The Constitution explicitly states that ”no religious test shall ever be required as a qualification to any office” in the United States. The very idea of questioning an American’s allegiance based on ethnicity or religion brings to the surface some of America’s darker history, such as Japanese-Americans being held in internment camps during World War II. There is something chillingly McCarthian about rounding up and investigating Muslim-American officials to test where their loyalties lie.

Bachmann’s actions are a direct threat to the livelihood, religious freedom, and very safety of the accused – Ms. Abedin is now being escorted by security after receiving threats against her life following the release of these letters.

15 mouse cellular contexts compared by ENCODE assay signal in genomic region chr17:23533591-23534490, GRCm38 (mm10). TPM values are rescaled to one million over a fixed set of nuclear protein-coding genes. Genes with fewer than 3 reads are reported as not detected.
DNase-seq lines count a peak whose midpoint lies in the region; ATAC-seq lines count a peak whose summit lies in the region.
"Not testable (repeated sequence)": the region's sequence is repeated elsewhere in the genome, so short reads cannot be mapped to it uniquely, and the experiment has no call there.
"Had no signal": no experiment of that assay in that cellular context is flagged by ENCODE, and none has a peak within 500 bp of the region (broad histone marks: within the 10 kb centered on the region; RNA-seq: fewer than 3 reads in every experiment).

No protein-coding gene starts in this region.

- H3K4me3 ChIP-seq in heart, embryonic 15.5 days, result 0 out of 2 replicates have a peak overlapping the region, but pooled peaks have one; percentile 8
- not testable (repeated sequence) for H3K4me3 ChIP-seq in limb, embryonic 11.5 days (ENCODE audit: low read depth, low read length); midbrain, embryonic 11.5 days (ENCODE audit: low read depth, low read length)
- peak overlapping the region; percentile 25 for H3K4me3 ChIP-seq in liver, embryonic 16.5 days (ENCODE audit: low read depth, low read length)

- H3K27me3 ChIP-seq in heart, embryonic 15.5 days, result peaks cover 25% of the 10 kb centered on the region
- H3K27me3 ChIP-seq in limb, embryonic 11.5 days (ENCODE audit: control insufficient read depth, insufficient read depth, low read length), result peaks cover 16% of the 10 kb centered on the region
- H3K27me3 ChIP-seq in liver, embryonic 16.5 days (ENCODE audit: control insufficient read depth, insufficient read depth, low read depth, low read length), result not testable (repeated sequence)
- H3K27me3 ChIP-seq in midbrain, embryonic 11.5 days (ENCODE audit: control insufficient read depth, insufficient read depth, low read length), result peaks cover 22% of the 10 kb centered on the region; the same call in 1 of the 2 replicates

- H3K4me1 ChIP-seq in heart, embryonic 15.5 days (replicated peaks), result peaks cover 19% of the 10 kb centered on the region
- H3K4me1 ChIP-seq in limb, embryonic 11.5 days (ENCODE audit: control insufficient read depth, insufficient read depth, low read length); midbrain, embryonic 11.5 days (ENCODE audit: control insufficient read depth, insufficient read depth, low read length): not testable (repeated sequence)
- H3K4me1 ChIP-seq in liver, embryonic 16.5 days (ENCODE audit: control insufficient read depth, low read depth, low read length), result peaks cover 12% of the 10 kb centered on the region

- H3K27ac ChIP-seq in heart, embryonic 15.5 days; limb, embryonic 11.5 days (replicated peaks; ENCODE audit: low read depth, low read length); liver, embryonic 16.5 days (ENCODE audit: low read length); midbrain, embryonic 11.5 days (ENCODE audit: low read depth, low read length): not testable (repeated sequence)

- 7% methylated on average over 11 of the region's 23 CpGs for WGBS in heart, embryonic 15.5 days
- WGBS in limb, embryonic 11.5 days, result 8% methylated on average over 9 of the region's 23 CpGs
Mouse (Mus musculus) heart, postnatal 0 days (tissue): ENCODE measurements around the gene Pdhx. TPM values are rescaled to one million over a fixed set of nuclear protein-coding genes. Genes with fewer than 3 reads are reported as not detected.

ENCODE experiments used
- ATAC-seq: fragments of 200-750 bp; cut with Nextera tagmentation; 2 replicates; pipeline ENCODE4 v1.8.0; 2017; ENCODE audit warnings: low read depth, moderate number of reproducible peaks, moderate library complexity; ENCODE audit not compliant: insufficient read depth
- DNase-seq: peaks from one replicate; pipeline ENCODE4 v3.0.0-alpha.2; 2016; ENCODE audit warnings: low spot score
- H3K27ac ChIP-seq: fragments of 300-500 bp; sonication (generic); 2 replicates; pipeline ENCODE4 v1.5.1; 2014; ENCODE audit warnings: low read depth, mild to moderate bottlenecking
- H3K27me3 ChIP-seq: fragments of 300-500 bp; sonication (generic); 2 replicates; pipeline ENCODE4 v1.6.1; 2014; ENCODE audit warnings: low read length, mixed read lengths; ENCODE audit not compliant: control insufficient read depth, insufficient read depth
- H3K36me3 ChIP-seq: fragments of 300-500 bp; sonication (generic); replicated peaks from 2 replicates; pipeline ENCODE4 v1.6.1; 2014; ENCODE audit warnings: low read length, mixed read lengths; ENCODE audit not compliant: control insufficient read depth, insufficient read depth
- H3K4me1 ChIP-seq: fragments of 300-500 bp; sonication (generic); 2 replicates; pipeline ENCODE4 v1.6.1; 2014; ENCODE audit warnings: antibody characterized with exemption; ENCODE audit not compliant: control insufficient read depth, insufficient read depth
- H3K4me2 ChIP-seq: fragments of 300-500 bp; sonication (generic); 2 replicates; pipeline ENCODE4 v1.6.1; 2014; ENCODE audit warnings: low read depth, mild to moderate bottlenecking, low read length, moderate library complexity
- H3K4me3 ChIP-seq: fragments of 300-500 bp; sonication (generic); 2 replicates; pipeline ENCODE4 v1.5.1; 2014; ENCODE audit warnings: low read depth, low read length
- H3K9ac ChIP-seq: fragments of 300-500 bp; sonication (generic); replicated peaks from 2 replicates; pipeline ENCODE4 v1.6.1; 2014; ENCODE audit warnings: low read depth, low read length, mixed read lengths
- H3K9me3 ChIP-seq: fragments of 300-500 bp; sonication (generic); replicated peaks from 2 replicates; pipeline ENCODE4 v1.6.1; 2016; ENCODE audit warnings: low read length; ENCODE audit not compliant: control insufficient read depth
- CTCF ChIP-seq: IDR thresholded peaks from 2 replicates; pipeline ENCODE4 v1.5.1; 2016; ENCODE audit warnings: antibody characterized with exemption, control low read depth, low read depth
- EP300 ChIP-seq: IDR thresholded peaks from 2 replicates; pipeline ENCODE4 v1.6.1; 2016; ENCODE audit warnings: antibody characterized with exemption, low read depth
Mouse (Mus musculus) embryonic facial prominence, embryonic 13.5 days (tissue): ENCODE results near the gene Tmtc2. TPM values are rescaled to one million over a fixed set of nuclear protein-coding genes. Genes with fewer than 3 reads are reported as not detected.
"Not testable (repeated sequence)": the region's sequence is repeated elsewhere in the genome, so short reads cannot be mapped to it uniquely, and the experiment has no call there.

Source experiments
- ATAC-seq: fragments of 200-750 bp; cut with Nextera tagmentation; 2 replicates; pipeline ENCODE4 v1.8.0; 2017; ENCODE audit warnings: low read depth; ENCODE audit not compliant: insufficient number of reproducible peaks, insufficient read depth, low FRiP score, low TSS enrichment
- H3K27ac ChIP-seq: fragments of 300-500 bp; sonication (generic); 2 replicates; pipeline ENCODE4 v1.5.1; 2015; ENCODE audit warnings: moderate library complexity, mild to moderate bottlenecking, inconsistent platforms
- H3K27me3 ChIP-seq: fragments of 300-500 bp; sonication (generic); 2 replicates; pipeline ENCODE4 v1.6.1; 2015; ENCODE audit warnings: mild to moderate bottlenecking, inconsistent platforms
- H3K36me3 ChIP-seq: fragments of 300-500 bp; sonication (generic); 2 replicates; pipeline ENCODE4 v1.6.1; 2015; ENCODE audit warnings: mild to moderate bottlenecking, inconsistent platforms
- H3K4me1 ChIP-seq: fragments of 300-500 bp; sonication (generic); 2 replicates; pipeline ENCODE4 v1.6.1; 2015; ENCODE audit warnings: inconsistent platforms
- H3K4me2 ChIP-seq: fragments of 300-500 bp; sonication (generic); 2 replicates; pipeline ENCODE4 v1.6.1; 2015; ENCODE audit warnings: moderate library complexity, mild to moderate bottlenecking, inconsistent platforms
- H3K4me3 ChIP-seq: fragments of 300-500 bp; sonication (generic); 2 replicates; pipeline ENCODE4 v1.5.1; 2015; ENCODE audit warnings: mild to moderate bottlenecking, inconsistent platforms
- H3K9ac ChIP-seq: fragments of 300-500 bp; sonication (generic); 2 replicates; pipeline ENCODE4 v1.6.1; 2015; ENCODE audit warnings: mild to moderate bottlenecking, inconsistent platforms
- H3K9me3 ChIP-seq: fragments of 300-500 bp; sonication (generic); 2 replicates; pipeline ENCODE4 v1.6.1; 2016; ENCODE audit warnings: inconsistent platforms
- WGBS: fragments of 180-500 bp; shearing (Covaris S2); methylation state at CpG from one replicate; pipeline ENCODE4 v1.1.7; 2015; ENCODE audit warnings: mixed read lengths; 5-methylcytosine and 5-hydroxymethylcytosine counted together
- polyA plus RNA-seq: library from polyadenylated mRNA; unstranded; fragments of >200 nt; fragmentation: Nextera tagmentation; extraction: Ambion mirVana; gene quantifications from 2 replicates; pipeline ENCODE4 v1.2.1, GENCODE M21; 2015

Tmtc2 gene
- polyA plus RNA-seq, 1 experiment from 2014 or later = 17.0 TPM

But this type of religious prejudice not only affects the accused; it sets a broader tone for what is and is not acceptable in our society and creates a heightened sense of tension, uneasiness and distrust among all Americans who do not identify with the majority religion or ethnicity. It also denigrates the First Amendment, which protects all Americans regardless of religion. Our founders recognized that the separation of religion and government was the best guarantee of freedom for all Americans precisely because of reasons such as this.